A quaint wooden sign hangs in a green garden before a two story historic B&B.

The Dunbar House, 1880 in Murphys is the perfect place to stay after a long day of tasting. Photo © Christopher Arns

Almost every corner of the Gold Country now has wineries and tasting rooms offering homegrown estate vino to visitors. Fun and unpretentious, these wineries often feature vintners working in their own tasting rooms, where you’ll experience vintage foothills hospitality while sipping Rhône and Bordeaux varietals. Along the way, enjoy a few side trips to Gold Rush ruins or a short hike to breathe in the pine-scented air of the Sierra Nevada high country.

Apple Hill

In the Northern Gold Country, El Dorado County’s wineries are especially known for finely balanced syrah, barbera, cabernet sauvignon, and zinfandel. Start by exploring Apple Hill, near Placerville, where vineyards mingle with fruit trees high in the foothills. Follow the Apple Hill Scenic Drive to visit numerous orchards and sample fresh produce, apple cider doughnuts, and homemade apple pies. Along the way, make sure to visit family-owned vintners like Madroña Vineyards, Lava Cap Winery, and Boeger Winery. Spend the night back in Placerville at the adorable Albert Shafsky House and get spruced up for dinner at Cascada.

Fair Play

For jaw-dropping scenery with a glass of wine, get ready to dig Fair Play in southern El Dorado County. Barely a town, Fair Play is a rugged backcountry community that produces damn good wine. Often ignored by most day-trippers enthralled with Amador’s wine scene, Fair Play is really the next big thing in Gold Country wine.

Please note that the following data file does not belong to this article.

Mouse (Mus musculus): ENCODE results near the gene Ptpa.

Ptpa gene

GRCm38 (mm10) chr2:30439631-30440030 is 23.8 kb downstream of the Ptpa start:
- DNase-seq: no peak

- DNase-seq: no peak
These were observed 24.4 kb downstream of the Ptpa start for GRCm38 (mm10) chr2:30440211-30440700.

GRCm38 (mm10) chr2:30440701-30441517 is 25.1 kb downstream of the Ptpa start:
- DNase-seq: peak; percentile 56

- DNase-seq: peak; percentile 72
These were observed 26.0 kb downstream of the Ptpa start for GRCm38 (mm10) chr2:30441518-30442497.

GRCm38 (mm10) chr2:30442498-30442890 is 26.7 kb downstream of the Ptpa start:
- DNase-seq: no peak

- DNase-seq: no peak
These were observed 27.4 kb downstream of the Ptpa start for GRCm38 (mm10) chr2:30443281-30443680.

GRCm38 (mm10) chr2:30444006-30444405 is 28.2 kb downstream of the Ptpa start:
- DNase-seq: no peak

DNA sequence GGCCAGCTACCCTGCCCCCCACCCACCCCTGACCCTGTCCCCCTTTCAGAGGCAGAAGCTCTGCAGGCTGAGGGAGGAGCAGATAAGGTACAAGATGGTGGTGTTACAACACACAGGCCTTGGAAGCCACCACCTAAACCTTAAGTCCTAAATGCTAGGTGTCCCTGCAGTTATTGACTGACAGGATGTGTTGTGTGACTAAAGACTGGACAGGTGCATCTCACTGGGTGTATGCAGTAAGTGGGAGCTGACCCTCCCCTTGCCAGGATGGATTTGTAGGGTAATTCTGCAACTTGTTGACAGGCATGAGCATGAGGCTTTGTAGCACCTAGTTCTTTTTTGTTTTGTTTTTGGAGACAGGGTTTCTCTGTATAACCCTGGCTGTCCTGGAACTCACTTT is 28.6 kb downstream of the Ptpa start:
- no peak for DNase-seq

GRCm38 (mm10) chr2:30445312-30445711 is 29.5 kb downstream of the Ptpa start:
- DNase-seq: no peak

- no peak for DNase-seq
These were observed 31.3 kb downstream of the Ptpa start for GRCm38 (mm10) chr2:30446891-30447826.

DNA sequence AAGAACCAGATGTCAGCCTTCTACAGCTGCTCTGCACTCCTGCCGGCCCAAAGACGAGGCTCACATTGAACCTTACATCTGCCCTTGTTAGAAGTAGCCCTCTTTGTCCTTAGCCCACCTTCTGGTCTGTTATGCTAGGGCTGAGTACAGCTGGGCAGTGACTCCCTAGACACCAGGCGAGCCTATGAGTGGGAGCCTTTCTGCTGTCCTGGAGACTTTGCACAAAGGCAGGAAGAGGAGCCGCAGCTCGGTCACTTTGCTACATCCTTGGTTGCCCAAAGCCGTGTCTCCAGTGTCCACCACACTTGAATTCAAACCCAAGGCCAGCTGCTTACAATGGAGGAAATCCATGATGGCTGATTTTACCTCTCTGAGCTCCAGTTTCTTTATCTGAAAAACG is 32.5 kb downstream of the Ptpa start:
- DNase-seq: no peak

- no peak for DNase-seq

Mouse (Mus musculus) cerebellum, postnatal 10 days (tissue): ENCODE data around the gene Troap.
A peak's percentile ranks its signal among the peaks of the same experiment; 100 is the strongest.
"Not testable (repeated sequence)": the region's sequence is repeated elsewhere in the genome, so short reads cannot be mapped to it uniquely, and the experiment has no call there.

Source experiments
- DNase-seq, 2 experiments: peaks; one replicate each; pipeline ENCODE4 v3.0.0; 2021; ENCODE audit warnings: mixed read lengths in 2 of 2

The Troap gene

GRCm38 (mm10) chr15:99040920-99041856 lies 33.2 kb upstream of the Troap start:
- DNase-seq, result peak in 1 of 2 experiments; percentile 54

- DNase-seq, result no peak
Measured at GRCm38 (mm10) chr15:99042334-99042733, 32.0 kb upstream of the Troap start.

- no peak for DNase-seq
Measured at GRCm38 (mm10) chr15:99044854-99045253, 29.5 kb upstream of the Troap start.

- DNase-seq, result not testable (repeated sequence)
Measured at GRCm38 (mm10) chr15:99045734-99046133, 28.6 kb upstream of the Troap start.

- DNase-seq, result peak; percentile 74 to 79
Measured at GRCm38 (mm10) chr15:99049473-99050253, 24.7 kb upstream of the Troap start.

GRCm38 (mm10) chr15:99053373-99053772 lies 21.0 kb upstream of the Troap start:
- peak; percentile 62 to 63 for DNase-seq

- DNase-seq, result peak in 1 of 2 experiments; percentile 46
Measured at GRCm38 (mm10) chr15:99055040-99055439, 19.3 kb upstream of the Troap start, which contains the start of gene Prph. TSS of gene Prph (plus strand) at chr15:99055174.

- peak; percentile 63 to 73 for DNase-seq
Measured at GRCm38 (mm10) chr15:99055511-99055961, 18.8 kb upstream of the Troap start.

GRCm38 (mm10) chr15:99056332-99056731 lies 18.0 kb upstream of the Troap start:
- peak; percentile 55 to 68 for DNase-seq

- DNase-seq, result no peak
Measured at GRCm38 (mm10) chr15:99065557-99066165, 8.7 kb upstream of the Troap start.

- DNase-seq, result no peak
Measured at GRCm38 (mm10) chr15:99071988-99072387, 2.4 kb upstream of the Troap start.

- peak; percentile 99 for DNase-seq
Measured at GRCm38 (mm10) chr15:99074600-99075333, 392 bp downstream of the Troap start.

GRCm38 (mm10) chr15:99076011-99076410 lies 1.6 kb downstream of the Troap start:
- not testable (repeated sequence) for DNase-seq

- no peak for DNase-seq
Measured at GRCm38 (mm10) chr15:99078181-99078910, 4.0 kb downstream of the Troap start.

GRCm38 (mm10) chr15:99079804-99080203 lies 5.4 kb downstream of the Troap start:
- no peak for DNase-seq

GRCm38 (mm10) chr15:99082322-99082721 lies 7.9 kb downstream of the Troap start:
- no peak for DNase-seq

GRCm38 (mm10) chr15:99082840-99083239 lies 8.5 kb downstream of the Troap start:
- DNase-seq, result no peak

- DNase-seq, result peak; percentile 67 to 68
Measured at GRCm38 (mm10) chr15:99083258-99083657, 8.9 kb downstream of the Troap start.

Make your first stop at Miraflores, named by Wine Spectator as a place to watch. That esteemed publication also thinks Cedarville Vineyards is leading a “taste revolution” in the foothills, but you’ll need to make an appointment first. Take a lunch break at Gold Vine Grill in Somerset, then help your digestion with more foothill vino from Skinner Vineyards, produced by arguably one of California’s most storied winemaking clans. There’s a gorgeous view of the vineyards and surrounding hillsides, but it’s hard to top Fitzpatrick Winery and Lodge for scenery. Make this place your last stop and crash here for the night after trying the Irish-themed wine.

Shenandoah Valley

Amador County’s Shenandoah Valley is the Gold Country’s answer to Napa and Sonoma. Some of California’s oldest vineyards are here, but the glory belongs to newcomers producing top-notch wines from small lots of estate-grown grapes.

Begin your tour in Plymouth, with stops at C. G. Di Arie Vineyard and Winery, Borjon, and Terre Rouge Wines. More wineries line the English-style countryside between County Route E16 and Fiddletown Road. Wrap up the day with dinner at the outstanding Restaurant Taste in Plymouth. At night, meander farther south to Amador City and stay at the grandly historic Imperial Hotel. In the morning, look forward to mouthwatering pastries made from scratch at Andrae’s Bakery.


Try something new by skipping over to Calaveras County and exploring Murphys. This rugged burg is the Gold Country’s St. Helena, with a long drag peppered with tasting rooms, haunted buildings, rustic bistros, and a smattering of cheeky saloons. Visit some of the tasting rooms around the outskirts of town—Ironstone Vineyards, Val du Vino Winery, and Twisted Oak Winery—before strolling Main Street to try varietals from Chiarella Wines.

Wrap up a day of wine-tasting with dinner at Grounds or gourmet veggie cuisine at Mineral Restaurant. At night, join the packed throng at the 1856 Saloon in the Murphys Historic Hotel and party like a bandit. Stay at the Dunbar House, 1880 and collapse into homespun luxury.

Excerpted from the First Edition of Moon Sacramento & the Gold Country.